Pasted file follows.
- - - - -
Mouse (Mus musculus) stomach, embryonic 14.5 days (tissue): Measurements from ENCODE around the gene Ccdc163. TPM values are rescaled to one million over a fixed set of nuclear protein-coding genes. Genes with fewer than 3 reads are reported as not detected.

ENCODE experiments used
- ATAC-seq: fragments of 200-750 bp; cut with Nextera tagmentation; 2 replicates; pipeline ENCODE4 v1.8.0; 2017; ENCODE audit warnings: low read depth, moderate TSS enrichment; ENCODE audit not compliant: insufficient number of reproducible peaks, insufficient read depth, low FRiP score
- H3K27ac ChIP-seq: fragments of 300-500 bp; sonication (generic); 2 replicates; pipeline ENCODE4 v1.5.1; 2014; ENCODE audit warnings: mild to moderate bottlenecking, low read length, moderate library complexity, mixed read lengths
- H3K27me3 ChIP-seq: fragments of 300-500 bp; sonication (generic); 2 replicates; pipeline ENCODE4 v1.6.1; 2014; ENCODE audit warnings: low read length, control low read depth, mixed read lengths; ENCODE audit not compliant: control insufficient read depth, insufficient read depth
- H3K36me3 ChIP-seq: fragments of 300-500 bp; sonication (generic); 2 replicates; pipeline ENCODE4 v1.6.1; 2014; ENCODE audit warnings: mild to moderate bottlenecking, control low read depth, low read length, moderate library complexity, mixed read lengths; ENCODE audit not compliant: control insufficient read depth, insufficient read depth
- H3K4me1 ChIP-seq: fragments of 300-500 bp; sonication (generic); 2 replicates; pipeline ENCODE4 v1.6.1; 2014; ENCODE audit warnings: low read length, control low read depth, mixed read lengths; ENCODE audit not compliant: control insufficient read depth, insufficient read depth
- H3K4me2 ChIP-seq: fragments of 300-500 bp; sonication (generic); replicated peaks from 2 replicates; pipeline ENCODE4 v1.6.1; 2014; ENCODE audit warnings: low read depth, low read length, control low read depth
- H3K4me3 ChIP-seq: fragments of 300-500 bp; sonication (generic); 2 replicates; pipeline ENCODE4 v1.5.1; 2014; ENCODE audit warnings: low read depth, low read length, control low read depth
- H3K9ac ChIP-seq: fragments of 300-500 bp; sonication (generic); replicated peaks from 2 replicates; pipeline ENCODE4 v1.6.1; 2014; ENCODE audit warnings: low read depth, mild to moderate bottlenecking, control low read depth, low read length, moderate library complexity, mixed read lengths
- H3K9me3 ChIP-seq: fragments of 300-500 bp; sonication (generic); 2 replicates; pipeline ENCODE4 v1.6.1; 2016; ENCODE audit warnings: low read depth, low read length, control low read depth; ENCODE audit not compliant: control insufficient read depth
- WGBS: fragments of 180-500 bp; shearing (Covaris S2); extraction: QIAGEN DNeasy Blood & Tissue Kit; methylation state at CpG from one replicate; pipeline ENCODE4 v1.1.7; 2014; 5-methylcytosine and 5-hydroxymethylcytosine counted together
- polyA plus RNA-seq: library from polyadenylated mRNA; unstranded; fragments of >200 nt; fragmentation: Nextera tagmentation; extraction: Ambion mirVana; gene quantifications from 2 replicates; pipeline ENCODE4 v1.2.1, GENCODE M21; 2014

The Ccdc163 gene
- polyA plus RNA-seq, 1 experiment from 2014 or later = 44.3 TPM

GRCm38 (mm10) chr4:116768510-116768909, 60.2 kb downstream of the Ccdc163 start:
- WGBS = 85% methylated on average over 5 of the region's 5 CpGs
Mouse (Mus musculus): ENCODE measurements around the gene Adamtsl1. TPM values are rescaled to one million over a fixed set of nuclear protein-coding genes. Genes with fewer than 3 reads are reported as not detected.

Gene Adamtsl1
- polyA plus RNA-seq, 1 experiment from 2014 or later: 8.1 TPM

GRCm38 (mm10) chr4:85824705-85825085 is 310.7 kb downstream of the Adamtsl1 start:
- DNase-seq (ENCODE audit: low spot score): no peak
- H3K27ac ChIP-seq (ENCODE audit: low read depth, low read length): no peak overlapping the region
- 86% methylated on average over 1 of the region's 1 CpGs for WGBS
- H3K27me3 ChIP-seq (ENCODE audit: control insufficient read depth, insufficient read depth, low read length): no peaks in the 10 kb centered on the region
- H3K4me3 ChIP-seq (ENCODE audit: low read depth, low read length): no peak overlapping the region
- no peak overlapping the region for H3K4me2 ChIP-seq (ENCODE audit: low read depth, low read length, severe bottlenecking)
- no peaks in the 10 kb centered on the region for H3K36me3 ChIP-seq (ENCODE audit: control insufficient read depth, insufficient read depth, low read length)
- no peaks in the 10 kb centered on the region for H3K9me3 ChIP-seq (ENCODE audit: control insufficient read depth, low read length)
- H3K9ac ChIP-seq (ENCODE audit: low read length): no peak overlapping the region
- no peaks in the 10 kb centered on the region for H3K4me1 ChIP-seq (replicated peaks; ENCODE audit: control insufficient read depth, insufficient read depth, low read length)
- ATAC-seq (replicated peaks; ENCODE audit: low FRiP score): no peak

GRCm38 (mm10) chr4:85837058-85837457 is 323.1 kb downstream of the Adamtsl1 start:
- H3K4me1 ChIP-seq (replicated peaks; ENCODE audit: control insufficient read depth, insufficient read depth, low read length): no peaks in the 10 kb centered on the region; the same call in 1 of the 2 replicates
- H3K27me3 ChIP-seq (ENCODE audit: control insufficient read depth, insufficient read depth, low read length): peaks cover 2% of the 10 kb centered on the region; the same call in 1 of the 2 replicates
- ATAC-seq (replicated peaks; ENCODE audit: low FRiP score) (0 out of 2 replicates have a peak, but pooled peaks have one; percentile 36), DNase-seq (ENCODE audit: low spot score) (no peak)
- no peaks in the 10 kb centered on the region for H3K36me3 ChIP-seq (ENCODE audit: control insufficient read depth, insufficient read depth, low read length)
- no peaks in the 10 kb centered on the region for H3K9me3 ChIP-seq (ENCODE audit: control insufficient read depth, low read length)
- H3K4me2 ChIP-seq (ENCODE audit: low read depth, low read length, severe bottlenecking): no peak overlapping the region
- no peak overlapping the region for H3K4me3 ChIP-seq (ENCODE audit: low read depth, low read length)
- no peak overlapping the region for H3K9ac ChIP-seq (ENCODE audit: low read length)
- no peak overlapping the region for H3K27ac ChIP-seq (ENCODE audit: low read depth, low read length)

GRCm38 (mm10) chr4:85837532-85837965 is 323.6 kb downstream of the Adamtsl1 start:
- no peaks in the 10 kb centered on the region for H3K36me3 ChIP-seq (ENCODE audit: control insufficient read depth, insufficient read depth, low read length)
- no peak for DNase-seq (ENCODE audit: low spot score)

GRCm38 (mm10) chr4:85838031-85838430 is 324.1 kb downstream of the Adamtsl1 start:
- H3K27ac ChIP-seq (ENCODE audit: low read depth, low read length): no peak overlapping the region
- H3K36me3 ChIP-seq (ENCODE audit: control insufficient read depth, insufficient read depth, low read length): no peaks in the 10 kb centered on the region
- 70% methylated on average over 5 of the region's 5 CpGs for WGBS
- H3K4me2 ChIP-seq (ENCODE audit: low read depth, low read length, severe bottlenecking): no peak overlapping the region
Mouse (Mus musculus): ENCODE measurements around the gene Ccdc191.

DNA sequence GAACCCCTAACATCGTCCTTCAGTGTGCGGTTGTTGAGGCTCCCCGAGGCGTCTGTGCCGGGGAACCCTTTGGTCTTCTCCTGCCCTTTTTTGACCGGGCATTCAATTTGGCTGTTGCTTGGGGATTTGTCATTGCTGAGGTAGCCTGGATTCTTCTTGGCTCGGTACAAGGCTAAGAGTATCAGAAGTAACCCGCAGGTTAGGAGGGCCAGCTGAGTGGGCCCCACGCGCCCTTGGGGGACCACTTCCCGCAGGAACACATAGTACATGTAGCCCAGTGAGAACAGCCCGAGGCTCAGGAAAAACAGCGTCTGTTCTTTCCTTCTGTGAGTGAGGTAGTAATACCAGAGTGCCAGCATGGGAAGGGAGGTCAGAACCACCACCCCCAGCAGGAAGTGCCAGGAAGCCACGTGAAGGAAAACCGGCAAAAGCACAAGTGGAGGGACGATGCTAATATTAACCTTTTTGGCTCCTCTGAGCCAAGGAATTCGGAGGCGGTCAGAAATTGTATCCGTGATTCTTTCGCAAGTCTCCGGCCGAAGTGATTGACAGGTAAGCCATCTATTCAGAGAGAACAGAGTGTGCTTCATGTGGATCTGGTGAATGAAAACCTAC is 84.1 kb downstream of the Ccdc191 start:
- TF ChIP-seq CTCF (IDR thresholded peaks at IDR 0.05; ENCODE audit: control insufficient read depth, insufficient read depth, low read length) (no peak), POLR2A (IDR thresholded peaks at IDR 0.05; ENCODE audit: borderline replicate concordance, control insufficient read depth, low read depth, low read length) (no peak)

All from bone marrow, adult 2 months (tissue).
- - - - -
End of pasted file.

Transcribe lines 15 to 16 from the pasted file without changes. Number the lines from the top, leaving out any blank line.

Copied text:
- polyA plus RNA-seq, 1 experiment from 2014 or later = 44.3 TPM

GRCm38 (mm10) chr4:116768510-116768909, 60.2 kb downstream of the Ccdc163 start: